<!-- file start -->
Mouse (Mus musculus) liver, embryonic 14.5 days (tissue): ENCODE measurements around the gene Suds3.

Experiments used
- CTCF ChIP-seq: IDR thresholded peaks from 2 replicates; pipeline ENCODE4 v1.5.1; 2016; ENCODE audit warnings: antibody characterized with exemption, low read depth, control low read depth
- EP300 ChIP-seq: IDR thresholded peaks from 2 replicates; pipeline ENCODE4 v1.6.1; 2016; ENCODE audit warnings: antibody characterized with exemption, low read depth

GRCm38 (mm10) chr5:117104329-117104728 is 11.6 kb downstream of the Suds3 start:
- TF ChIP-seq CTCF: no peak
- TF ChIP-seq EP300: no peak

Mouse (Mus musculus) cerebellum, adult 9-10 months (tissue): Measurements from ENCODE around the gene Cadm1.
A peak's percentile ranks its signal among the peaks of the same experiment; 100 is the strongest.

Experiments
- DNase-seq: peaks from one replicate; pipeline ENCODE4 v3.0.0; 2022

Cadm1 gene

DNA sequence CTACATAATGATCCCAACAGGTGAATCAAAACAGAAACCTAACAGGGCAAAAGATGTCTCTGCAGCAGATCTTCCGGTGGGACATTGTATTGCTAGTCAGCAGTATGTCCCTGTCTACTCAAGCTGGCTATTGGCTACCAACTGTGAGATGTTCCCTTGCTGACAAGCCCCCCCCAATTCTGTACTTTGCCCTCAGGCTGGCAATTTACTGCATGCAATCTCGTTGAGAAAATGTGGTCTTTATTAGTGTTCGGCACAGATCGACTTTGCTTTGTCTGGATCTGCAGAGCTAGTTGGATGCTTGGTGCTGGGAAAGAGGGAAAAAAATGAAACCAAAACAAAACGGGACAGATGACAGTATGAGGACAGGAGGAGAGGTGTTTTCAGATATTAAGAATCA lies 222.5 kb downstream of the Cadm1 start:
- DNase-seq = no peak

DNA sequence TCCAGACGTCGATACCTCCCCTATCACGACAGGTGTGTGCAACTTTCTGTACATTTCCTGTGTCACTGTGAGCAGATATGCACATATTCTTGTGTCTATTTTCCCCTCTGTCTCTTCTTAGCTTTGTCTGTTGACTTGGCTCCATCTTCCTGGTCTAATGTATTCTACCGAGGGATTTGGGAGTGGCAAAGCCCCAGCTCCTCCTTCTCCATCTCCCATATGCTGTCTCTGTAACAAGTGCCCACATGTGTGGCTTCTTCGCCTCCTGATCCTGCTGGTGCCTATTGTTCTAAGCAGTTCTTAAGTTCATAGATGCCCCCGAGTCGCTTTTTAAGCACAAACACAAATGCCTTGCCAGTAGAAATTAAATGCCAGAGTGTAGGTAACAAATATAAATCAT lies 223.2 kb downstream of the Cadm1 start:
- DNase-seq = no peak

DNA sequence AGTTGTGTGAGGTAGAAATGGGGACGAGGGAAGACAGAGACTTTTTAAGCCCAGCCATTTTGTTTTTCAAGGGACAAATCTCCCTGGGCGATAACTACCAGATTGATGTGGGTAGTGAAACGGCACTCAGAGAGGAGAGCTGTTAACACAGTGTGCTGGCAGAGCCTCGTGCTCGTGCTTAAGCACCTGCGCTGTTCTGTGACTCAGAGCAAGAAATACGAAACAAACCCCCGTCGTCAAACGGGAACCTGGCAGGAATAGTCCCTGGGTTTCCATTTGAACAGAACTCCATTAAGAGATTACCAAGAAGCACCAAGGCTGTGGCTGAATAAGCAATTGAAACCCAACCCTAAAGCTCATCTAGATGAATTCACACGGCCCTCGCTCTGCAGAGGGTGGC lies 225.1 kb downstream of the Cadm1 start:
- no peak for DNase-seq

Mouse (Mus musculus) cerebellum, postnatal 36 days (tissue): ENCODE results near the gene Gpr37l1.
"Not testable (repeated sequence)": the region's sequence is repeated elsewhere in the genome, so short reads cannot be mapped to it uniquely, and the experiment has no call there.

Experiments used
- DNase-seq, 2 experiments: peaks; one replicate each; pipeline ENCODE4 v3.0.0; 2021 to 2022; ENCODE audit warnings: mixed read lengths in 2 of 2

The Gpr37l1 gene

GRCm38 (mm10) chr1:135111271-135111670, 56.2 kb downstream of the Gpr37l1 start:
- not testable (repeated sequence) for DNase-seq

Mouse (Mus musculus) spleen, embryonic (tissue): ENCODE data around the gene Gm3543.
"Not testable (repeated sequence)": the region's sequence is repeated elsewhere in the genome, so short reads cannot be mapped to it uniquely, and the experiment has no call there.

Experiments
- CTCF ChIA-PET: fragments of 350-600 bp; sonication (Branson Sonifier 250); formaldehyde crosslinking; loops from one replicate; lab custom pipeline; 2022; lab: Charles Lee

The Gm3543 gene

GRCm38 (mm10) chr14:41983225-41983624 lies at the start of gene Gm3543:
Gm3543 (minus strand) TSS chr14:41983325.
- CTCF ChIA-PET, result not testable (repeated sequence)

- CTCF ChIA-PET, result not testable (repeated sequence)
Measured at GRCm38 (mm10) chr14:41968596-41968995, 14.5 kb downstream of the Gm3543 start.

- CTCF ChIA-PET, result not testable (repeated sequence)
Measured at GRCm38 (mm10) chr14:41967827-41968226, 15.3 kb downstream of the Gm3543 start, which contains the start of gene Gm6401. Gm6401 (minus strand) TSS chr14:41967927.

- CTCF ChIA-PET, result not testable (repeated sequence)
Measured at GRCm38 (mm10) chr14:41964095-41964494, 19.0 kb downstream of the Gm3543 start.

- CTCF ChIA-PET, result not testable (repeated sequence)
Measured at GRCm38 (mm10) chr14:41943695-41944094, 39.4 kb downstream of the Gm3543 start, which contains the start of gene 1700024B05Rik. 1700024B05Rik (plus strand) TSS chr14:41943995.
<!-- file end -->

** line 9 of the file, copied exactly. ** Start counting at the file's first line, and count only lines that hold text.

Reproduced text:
A peak's percentile ranks its signal among the peaks of the same experiment; 100 is the strongest.